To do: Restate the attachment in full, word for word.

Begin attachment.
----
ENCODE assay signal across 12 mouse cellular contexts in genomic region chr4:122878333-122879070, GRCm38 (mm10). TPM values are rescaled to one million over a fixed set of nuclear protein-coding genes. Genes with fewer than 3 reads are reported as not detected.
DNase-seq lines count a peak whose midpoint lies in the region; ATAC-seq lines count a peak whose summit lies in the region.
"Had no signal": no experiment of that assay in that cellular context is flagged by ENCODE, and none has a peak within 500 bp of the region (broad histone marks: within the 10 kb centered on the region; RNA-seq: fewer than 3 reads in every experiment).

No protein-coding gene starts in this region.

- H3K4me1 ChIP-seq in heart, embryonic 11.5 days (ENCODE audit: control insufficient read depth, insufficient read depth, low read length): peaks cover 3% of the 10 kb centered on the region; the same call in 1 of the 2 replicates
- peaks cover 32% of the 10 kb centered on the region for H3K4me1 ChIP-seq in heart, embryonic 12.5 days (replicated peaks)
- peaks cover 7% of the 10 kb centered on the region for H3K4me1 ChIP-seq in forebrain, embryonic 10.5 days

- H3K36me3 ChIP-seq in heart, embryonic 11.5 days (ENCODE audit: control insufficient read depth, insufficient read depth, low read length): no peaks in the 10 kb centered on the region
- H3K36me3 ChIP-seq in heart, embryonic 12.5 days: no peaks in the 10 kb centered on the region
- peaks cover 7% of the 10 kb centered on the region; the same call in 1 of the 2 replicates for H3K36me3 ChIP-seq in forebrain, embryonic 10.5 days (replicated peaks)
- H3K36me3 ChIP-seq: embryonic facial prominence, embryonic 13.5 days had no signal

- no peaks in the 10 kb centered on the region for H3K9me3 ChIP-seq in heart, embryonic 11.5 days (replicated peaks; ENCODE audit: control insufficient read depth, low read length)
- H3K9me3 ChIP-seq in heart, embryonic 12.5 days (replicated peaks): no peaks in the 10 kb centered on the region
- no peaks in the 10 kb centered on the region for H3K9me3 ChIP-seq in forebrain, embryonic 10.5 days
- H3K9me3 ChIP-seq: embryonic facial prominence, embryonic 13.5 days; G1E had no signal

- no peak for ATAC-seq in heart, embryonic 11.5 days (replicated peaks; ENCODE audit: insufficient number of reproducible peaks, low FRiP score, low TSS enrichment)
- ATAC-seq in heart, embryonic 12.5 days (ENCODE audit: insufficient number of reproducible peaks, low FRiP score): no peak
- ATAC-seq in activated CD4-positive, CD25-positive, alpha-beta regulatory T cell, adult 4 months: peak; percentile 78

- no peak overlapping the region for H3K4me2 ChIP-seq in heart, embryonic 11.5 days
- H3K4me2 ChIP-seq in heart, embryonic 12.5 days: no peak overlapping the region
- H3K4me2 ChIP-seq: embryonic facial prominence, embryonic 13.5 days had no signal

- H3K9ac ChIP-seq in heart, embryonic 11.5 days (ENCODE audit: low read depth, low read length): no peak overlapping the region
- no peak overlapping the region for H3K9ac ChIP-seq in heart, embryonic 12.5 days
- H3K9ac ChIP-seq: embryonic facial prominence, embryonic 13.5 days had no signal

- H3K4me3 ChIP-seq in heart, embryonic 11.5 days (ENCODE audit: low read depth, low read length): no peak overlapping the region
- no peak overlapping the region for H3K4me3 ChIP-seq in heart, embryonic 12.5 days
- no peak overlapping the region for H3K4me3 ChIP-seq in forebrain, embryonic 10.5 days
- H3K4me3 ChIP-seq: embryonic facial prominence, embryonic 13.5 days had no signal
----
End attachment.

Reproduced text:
ENCODE assay signal across 12 mouse cellular contexts in genomic region chr4:122878333-122879070, GRCm38 (mm10). TPM values are rescaled to one million over a fixed set of nuclear protein-coding genes. Genes with fewer than 3 reads are reported as not detected.
DNase-seq lines count a peak whose midpoint lies in the region; ATAC-seq lines count a peak whose summit lies in the region.
"Had no signal": no experiment of that assay in that cellular context is flagged by ENCODE, and none has a peak within 500 bp of the region (broad histone marks: within the 10 kb centered on the region; RNA-seq: fewer than 3 reads in every experiment).

No protein-coding gene starts in this region.

- H3K4me1 ChIP-seq in heart, embryonic 11.5 days (ENCODE audit: control insufficient read depth, insufficient read depth, low read length): peaks cover 3% of the 10 kb centered on the region; the same call in 1 of the 2 replicates
- peaks cover 32% of the 10 kb centered on the region for H3K4me1 ChIP-seq in heart, embryonic 12.5 days (replicated peaks)
- peaks cover 7% of the 10 kb centered on the region for H3K4me1 ChIP-seq in forebrain, embryonic 10.5 days

- H3K36me3 ChIP-seq in heart, embryonic 11.5 days (ENCODE audit: control insufficient read depth, insufficient read depth, low read length): no peaks in the 10 kb centered on the region
- H3K36me3 ChIP-seq in heart, embryonic 12.5 days: no peaks in the 10 kb centered on the region
- peaks cover 7% of the 10 kb centered on the region; the same call in 1 of the 2 replicates for H3K36me3 ChIP-seq in forebrain, embryonic 10.5 days (replicated peaks)
- H3K36me3 ChIP-seq: embryonic facial prominence, embryonic 13.5 days had no signal

- no peaks in the 10 kb centered on the region for H3K9me3 ChIP-seq in heart, embryonic 11.5 days (replicated peaks; ENCODE audit: control insufficient read depth, low read length)
- H3K9me3 ChIP-seq in heart, embryonic 12.5 days (replicated peaks): no peaks in the 10 kb centered on the region
- no peaks in the 10 kb centered on the region for H3K9me3 ChIP-seq in forebrain, embryonic 10.5 days
- H3K9me3 ChIP-seq: embryonic facial prominence, embryonic 13.5 days; G1E had no signal

- no peak for ATAC-seq in heart, embryonic 11.5 days (replicated peaks; ENCODE audit: insufficient number of reproducible peaks, low FRiP score, low TSS enrichment)
- ATAC-seq in heart, embryonic 12.5 days (ENCODE audit: insufficient number of reproducible peaks, low FRiP score): no peak
- ATAC-seq in activated CD4-positive, CD25-positive, alpha-beta regulatory T cell, adult 4 months: peak; percentile 78

- no peak overlapping the region for H3K4me2 ChIP-seq in heart, embryonic 11.5 days
- H3K4me2 ChIP-seq in heart, embryonic 12.5 days: no peak overlapping the region
- H3K4me2 ChIP-seq: embryonic facial prominence, embryonic 13.5 days had no signal

- H3K9ac ChIP-seq in heart, embryonic 11.5 days (ENCODE audit: low read depth, low read length): no peak overlapping the region
- no peak overlapping the region for H3K9ac ChIP-seq in heart, embryonic 12.5 days
- H3K9ac ChIP-seq: embryonic facial prominence, embryonic 13.5 days had no signal

- H3K4me3 ChIP-seq in heart, embryonic 11.5 days (ENCODE audit: low read depth, low read length): no peak overlapping the region
- no peak overlapping the region for H3K4me3 ChIP-seq in heart, embryonic 12.5 days
- no peak overlapping the region for H3K4me3 ChIP-seq in forebrain, embryonic 10.5 days
- H3K4me3 ChIP-seq: embryonic facial prominence, embryonic 13.5 days had no signal